“BJJ encourages critical thinking and a scientific attitude, since the game involves problem solving where the problem is a dynamic one that changes as you try to solve it. It encourages critical analysis of technique, strategy and tactic through open discussions with coaches and training partners and empirical testing of these through live sparring. In Bushido Ju Jitsu for example this is discouraged and critical thinking is looked down upon since it is firmly believed that all their ancient principles and wisdom are unquestionably true, because they were handed down by their masters and therefore to question the effectiveness or real life application of their ancient techniques would be seen as highly disrespectful. For BJJ practitioners the authority is empirical testing of techniques in live sparring and competition, against opponents who are resisting 100% and often times bigger and stronger than you. In the case of Judo on the other hand, though more scientific and empirical than Bushido Ju Jitsu, there are many rules in place which limit the expression of the essence of BJJ. There is little room for creativity and the freedom to explore and expand the art is limited by the rules.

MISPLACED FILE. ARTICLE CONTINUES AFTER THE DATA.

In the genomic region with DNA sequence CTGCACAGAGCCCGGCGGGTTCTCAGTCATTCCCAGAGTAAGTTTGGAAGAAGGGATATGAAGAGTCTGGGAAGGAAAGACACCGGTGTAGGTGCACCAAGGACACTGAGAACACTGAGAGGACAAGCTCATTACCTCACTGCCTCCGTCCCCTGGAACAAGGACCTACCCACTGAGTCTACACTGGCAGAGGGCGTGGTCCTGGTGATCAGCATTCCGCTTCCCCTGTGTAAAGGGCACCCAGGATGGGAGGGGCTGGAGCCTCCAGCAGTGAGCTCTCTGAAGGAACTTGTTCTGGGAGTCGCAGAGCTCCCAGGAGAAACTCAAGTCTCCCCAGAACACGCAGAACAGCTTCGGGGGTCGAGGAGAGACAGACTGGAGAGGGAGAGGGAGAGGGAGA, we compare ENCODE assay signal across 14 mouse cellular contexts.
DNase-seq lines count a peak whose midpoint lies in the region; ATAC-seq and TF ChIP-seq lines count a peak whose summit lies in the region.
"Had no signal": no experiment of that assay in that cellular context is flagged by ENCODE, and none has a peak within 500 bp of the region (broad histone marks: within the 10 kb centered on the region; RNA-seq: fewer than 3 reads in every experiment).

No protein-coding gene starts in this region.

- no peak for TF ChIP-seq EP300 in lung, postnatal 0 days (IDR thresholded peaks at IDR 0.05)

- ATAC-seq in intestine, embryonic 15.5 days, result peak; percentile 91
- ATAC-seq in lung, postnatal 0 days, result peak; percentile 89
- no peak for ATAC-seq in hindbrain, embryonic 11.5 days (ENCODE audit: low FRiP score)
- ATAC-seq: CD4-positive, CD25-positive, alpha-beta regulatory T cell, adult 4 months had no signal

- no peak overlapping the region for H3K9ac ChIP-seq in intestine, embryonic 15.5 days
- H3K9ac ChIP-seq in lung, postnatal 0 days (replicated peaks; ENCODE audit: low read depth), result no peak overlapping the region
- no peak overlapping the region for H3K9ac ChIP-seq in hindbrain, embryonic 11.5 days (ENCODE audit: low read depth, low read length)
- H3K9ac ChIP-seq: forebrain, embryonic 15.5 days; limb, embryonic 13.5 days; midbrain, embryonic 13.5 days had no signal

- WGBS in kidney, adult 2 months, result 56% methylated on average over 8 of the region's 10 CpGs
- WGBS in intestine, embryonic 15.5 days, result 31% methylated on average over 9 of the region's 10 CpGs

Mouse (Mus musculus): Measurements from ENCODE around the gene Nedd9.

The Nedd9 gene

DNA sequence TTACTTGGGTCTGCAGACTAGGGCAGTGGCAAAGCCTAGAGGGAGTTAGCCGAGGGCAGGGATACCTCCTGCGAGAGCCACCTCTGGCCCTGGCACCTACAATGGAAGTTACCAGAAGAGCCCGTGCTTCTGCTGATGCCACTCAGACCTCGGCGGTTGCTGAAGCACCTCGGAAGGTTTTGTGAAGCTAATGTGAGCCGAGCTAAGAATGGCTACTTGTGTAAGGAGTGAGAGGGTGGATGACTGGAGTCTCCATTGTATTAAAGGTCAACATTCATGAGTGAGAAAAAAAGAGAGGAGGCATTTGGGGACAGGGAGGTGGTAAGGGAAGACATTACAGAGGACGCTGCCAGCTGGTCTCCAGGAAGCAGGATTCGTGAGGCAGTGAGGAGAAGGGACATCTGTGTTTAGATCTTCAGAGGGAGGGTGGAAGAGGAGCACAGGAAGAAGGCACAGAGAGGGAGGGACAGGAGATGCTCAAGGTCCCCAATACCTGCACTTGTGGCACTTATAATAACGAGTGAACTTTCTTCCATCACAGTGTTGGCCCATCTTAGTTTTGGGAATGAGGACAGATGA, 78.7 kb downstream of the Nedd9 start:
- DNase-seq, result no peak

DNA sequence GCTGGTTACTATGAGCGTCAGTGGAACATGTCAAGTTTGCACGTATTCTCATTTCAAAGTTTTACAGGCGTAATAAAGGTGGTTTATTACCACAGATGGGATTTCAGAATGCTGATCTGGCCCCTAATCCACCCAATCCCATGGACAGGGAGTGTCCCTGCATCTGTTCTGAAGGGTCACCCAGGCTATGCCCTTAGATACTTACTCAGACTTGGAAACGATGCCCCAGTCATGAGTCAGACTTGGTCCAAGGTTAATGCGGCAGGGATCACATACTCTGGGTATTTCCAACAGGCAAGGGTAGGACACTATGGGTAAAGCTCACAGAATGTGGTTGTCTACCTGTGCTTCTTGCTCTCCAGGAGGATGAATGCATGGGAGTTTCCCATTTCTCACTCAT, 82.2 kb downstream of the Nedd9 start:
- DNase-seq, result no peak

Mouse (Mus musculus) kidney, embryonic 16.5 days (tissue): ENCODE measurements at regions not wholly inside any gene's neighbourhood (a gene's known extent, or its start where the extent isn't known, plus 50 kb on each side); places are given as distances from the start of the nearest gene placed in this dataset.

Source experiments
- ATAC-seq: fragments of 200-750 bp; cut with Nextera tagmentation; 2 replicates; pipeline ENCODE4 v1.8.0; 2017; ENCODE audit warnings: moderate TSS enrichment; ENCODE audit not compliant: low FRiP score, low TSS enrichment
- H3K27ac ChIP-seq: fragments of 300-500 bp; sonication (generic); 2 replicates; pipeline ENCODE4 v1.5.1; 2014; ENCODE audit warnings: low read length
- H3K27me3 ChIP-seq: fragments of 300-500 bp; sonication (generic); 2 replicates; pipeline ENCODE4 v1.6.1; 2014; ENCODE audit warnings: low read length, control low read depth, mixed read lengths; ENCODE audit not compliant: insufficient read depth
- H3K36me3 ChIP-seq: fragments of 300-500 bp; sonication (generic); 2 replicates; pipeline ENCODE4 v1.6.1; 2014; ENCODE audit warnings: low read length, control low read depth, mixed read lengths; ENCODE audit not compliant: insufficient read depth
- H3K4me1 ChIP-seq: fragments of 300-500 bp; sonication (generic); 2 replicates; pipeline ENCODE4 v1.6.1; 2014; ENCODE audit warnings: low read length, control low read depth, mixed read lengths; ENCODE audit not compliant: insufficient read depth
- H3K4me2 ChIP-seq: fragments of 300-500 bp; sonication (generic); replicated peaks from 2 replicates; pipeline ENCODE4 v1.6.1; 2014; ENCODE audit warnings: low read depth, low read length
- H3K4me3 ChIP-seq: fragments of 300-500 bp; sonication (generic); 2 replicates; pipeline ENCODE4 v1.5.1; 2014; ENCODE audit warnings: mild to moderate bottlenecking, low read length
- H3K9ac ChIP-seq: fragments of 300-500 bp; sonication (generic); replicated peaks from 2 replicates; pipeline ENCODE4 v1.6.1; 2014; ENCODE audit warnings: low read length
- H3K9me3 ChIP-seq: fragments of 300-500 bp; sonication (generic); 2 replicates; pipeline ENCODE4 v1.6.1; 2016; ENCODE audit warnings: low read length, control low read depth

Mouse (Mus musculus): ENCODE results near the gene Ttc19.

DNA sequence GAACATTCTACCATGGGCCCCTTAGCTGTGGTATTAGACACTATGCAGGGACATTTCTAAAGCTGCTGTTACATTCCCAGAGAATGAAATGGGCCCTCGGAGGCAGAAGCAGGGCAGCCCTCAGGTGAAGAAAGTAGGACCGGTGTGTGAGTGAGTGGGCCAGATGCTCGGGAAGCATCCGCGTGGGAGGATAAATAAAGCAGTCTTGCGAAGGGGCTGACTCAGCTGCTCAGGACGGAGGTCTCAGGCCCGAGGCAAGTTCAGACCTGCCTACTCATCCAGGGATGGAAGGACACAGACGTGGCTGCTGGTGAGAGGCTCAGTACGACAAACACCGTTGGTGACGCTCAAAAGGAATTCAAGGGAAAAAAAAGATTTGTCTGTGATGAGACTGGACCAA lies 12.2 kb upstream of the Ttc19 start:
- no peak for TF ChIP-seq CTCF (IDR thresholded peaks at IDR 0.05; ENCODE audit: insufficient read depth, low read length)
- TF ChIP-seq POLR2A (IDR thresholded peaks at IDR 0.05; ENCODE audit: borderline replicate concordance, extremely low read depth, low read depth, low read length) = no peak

“What also sets BJJ apart from these traditional martial arts is the scientific attitude we develop through the sport. In BJJ, analytical thinking skills are taught explicitly and implicitly, since the problems we encounter in a BJJ match require clear and logical thinking in order to apply the right solution to the problem. Physical attributes are secondary in BJJ; the main attribute is always the mind. In addition to the science of BJJ there is also the art of BJJ, where we see self-expression, freedom and individuality. This is where the artistic expression of our personality and character is shown through the unique and creative ways we do Jiu Jistu.